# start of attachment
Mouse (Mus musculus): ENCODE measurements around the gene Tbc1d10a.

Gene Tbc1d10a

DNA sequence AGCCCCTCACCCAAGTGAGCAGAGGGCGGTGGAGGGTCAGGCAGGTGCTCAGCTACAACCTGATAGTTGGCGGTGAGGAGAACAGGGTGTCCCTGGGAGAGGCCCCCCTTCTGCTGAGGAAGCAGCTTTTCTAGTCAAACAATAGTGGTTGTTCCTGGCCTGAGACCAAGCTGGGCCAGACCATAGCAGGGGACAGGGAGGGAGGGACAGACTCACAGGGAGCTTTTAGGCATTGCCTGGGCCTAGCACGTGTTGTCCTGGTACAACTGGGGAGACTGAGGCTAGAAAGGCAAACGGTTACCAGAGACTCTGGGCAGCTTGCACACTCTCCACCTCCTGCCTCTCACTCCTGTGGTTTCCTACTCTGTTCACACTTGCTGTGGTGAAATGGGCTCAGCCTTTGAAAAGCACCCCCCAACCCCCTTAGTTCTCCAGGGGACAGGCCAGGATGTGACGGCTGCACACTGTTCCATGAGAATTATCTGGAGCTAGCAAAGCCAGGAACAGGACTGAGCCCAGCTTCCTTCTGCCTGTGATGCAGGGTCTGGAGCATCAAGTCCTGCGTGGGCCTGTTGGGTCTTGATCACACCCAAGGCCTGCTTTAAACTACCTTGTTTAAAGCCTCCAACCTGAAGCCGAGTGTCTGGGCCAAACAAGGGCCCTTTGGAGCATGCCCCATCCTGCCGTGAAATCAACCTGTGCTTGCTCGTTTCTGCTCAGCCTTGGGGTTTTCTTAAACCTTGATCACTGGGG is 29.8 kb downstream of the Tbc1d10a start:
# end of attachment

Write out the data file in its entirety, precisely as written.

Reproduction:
Mouse (Mus musculus): ENCODE measurements around the gene Tbc1d10a.

Gene Tbc1d10a

DNA sequence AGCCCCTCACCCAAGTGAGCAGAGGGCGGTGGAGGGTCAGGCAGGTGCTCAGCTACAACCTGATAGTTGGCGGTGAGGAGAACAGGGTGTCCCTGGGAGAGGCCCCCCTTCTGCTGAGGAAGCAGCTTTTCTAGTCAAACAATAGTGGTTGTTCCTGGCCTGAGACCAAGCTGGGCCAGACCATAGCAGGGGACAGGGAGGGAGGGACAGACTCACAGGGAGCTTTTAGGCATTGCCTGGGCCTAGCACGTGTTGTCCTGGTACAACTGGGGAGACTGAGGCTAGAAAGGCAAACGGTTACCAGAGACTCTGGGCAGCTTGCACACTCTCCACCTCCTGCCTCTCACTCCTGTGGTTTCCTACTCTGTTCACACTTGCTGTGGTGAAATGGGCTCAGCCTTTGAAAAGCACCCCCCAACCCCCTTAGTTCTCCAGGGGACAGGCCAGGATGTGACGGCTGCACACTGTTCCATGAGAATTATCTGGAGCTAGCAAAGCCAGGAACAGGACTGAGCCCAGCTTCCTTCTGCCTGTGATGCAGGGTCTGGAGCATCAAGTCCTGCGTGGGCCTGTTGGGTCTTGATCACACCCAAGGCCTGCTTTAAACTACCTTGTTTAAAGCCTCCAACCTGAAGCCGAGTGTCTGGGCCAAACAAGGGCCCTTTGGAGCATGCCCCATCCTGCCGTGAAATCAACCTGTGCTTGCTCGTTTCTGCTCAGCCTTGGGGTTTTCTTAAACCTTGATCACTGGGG is 29.8 kb downstream of the Tbc1d10a start: